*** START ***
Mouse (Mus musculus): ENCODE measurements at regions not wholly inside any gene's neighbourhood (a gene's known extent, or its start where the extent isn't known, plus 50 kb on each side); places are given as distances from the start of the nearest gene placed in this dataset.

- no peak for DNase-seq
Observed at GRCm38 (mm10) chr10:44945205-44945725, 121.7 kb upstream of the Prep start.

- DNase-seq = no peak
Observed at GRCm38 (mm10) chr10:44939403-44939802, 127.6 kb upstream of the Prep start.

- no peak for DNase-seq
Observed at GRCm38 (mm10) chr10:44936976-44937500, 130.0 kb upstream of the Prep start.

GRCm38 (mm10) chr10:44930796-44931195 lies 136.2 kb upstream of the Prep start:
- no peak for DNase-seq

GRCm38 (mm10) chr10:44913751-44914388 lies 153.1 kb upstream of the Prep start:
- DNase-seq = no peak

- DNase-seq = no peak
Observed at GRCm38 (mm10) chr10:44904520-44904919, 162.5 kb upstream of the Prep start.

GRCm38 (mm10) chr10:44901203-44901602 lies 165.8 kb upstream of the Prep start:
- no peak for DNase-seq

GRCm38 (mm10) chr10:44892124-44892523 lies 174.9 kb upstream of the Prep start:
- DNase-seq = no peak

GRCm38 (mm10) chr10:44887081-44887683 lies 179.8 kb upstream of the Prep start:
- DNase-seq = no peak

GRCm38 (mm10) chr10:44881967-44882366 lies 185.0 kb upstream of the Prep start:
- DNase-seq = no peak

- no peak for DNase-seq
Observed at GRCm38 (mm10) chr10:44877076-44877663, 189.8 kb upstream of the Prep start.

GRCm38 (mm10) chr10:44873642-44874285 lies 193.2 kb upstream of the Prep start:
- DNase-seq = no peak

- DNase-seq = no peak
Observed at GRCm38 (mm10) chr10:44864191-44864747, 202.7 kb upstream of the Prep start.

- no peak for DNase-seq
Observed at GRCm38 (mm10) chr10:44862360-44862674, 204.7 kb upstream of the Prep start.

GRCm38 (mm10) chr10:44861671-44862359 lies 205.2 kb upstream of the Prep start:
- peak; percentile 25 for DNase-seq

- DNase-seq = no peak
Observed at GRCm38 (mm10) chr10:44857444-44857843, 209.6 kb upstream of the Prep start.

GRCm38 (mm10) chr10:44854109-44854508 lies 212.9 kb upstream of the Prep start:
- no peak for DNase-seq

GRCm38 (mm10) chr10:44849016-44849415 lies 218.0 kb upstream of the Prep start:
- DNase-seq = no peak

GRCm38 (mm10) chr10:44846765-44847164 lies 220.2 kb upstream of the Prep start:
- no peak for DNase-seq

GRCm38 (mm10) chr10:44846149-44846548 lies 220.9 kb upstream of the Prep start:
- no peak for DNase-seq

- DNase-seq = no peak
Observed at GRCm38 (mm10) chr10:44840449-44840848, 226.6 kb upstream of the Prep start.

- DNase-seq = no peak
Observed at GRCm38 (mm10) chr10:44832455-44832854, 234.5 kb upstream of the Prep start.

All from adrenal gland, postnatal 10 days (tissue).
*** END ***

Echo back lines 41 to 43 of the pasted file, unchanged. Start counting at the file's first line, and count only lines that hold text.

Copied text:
- no peak for DNase-seq

- DNase-seq = no peak
Observed at GRCm38 (mm10) chr10:44840449-44840848, 226.6 kb upstream of the Prep start.